The latest Roy Morgan also includes a poll of what people think is the single most important issue facing New Zealand.It makes informative reading. Jobs is the largest: 1 in 5 consider it the most important issue (we can safely assume it’s in the top 3 for most other people) and that’s doubled in a year. The Financial Crisis is second but slipping. Inequality and poverty are the biggest concern for 1 in 8, up from 4% a year ago. Combined, the economic categories are 57% of people’s top issue, up from 49% a year ago, and 43% the year before that.
That’s a little counter-intuitive considering the economy is growing (even if it isn’t creating jobs) but what it tells us is that one year ago, two years ago, the public was buying the Nats’ line that they are doing the best that they can on the economy and that the brighter future is still on its way but, now, the public is sick of waiting and seeing National’s economic failure for what it is.
And they have failed. They’ve failed terribly. New Zealand is losing jobs and has rising unemployment while countries like the US and Australia are experiencing falling unemployment. New Zealand has the second largest current account deficit in the developed world, and that ever-growing pile of debt is funded by selling our assets and taking on even more debt.
National is very, very vulnerable if their complete failure on the economy and jobs, in particular, is targeted because their reputation on the economy is all they have – it’s the only issue that people care about that they previously thought National was any good on, and everyone is starting to see that they’re failures. And it’s something that the Left can tell a very strong story about. Labour’s record is rising wages, unemployment under 4%, and government surpluses. In Davids P, C, and C2, Labour has a strong economic team. The Greens have an ambitious plan and both an articulate co-leader/economic spokesperson and a passionate co-leader/poverty spokesperson. Peters and Harawira have the ability to call a spade a spade.
The rising tide of dissatisfaction with the failures of Key and English tells me that the Opposition will be most successful when it puts forward bold policy and makes the economy a clear point of difference. There’s no point being an Opposition that only carps and suggests small changes – having being sucked in by that same play from Key, it won’t work coming from Labour. Instead, the Opposition parties have to boldly challenge the failed neoliberal orthodoxy.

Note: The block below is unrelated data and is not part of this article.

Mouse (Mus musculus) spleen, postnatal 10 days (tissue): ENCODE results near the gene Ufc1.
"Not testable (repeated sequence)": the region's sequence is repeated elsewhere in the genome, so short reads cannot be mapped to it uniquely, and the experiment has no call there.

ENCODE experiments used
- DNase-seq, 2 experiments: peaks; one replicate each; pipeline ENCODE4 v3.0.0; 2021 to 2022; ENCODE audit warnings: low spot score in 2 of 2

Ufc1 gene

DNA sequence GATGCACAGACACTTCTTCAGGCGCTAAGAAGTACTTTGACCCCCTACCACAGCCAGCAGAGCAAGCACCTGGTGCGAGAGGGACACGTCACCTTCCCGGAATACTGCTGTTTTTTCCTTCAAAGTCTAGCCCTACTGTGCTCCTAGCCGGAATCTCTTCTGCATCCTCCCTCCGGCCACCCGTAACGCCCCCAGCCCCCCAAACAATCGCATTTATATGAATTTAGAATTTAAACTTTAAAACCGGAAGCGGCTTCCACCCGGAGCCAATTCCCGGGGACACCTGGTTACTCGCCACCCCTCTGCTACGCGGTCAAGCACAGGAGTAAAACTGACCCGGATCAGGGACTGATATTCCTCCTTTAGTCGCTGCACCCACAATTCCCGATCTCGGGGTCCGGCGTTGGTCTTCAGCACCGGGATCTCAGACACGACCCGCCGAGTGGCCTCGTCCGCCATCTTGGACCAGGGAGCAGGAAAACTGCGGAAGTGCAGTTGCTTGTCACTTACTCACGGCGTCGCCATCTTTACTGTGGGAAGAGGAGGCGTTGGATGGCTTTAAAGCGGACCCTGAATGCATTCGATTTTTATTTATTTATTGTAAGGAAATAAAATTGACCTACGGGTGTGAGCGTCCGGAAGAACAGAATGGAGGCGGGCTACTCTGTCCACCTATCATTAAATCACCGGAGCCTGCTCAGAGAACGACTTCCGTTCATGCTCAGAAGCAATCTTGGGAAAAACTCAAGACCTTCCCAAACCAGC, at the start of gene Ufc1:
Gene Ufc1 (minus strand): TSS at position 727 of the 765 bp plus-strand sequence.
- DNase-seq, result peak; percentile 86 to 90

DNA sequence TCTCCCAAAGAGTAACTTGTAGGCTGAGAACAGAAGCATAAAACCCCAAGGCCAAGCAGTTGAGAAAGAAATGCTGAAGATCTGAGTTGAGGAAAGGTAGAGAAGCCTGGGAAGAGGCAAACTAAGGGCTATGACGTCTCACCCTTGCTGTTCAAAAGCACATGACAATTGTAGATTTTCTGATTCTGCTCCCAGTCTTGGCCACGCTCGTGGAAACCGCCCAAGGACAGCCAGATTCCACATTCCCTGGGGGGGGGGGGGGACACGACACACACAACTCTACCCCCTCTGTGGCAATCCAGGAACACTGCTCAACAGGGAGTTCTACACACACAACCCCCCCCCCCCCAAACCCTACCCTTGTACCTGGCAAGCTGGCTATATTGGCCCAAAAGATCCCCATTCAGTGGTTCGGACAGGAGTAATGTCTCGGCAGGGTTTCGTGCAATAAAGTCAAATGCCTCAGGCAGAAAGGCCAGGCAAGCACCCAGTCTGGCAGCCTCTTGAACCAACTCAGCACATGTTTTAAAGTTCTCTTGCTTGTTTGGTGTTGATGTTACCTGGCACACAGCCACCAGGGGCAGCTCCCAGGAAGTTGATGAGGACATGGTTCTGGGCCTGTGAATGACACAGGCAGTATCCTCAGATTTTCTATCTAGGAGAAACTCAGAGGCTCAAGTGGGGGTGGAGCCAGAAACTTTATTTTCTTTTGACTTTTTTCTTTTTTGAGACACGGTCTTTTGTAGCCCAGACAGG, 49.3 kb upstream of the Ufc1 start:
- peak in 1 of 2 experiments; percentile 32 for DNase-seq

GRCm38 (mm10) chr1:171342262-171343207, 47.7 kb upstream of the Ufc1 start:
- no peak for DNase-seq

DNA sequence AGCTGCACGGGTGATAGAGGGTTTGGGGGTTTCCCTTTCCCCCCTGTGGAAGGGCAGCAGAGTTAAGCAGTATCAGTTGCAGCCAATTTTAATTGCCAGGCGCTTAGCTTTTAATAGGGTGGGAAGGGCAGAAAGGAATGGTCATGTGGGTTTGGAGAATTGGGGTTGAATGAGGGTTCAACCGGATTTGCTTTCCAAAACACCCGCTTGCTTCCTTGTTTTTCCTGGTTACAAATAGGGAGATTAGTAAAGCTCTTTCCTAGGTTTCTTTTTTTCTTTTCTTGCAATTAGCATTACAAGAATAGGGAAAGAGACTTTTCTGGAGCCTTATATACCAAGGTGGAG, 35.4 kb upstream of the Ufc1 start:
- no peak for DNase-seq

And this they are doing. The asset sales referendum will be the first time that anyone bothered to specifically ask New Zealanders what they think about privatisation – just asking the question overturns 25 years of myth that the high priests of neoliberal economics know best. The manufacturing inquiry will bring together both labour and capital to say loud and clear that neoliberalism has failed manufacturing and is turning us into a poor commodity exporter. But Labour, in particular, has yet to decide where to really stand. Is it, in the Cunliffe mould, really rejecting neoliberalism, or is it just opportunistically seizing on National’s failures? Will the parties, for example, adopt full employment as a policy (I can hear Granny Herald squealing now but it hardly hurt us in the post-war years) and attack National on the cost of unemployment? To win, the economic alternative will have to be both bold and credible.
It’s also noteworthy what isn’t a major issue for people – rising prices, the environment, crime, the housing shortage, education, health are all very few people’s top issue. That’s not to say that they aren’t important and that the Left doesn’t need policies to address them. But this poll says they aren’t issues that are going to move votes – not unless a concerted, and unnecessary, effort is put in to make them major issues.. They aren’t where the firepower ought to be directed – they aren’t worth getting distracted by as political issues. The Left should stick to the economy, National’s greatest strengh and its greatest weakness.